Do you love the great outdoors? We all know there are various plants that can irritate our skin and some animal bites we would prefer to avoid, and ticks are no exception.Lyme Disease is transmitted to humans through the bite of infected blacklegged ticks, small insects that rest on the tips of grasses and shrubs. To prevent tick bites, walk in the center of trails and avoid high grass and leaf litter. You can also use a repellent that contains 20-30% DEET on any exposed skin or clothing. When you come indoors, check your body for ticks and if you have pets, check them as well.Fortunately, if you remove a tick within 24 hours you can greatly reduce your chances of getting Lyme Disease. There’s no need to panic if you find a tick on your skin; the Center for Disease Control provides the following instructions to remove the tick:1. Use fine-tipped tweezers to grasp the tick as close to the skin’s surface as possible.2. Pull upward with steady, even pressure. Don’t twist or jerk the tick; this can cause the mouth-parts to break off and remain in the skin. If this happens, remove the mouth-parts with tweezers. If you are unable to remove the mouth easily with clean tweezers, leave it alone and let the skin heal.3. After removing the tick, thoroughly clean the bite area and your hands with rubbing alcohol, an iodine scrub, or soap and water.4. Dispose of a live tick by submersing it in alcohol, placing it in a sealed bag/container, wrapping it tightly in tape, or flushing it down the toilet. Never crush a tick with your fingers.Symptoms of Lyme Disease include fever, headache, fatigue, and a skin rash. Most cases can be treated with success using antibiotics, but if left untreated the infection can spread to joints, the heart, and nervous system, so be sure to seek medical attention if you find a tick on your body.The risk of ticks and Lyme Disease shouldn’t stop you from enjoying the summer – take the recommended precautions and go have an adventure!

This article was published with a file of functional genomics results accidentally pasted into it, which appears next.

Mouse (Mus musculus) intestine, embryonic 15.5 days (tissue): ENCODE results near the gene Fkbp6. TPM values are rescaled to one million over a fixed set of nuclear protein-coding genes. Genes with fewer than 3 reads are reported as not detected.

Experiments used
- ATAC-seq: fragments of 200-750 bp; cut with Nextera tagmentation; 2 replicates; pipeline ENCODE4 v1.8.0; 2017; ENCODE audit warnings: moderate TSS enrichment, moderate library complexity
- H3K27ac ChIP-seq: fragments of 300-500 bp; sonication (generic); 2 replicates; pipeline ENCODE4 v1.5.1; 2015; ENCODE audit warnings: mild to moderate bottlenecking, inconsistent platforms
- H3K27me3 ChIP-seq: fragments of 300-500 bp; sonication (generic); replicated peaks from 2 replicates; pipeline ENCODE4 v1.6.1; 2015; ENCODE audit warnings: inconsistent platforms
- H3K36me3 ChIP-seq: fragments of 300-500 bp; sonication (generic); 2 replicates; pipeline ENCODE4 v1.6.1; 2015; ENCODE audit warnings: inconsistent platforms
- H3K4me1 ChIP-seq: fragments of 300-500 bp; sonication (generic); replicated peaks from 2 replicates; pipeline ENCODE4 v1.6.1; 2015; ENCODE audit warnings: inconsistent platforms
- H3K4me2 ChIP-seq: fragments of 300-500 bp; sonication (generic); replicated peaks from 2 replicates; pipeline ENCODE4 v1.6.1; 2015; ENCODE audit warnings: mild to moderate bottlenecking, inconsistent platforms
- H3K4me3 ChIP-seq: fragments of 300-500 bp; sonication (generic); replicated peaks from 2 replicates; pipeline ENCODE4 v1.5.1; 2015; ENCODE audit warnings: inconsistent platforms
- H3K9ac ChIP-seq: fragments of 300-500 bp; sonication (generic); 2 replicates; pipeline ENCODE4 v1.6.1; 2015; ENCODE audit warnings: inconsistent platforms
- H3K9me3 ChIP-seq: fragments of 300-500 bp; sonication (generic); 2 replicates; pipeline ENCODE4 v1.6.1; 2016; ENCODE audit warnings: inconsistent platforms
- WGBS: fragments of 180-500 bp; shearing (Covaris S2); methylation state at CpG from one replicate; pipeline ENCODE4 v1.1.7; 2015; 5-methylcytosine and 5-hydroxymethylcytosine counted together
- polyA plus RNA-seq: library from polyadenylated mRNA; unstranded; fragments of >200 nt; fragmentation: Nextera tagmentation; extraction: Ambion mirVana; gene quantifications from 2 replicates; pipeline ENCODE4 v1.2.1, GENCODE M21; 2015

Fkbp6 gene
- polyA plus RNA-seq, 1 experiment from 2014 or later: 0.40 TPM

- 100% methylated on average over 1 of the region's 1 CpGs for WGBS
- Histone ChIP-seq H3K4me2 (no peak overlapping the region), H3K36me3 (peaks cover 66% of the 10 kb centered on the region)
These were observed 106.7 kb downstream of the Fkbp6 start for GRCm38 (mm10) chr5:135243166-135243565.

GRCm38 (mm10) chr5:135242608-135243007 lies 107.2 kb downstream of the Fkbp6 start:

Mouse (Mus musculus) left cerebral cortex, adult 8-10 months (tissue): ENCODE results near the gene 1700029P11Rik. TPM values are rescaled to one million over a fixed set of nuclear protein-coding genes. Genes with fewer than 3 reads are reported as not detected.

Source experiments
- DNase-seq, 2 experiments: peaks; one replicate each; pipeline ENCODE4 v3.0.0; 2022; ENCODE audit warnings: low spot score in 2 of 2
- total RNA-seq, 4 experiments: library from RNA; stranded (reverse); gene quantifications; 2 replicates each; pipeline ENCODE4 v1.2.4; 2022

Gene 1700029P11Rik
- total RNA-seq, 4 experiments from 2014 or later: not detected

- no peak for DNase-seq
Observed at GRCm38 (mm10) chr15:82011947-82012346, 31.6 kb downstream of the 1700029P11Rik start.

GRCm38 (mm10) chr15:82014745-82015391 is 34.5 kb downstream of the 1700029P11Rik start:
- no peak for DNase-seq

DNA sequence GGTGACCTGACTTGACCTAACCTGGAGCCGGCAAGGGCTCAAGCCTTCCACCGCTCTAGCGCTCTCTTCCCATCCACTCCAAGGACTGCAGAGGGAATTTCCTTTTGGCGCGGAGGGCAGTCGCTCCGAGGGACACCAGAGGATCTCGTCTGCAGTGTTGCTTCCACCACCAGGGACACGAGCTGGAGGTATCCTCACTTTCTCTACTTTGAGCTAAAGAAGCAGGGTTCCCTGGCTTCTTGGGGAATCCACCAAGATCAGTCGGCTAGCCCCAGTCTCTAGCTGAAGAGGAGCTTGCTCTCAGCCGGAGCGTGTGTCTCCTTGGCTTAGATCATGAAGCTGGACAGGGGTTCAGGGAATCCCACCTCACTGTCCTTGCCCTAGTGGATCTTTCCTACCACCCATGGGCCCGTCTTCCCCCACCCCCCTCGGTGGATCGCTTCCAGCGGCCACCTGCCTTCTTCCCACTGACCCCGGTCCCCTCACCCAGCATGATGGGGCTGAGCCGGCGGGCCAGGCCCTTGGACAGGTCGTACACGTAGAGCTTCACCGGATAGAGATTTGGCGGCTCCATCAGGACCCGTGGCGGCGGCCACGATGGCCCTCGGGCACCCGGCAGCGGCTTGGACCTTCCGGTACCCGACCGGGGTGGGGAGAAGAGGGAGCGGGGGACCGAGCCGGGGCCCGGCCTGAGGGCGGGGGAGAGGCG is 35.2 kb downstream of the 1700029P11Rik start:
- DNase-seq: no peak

Tags Lyme Disease, Outdoors Safety, Ticks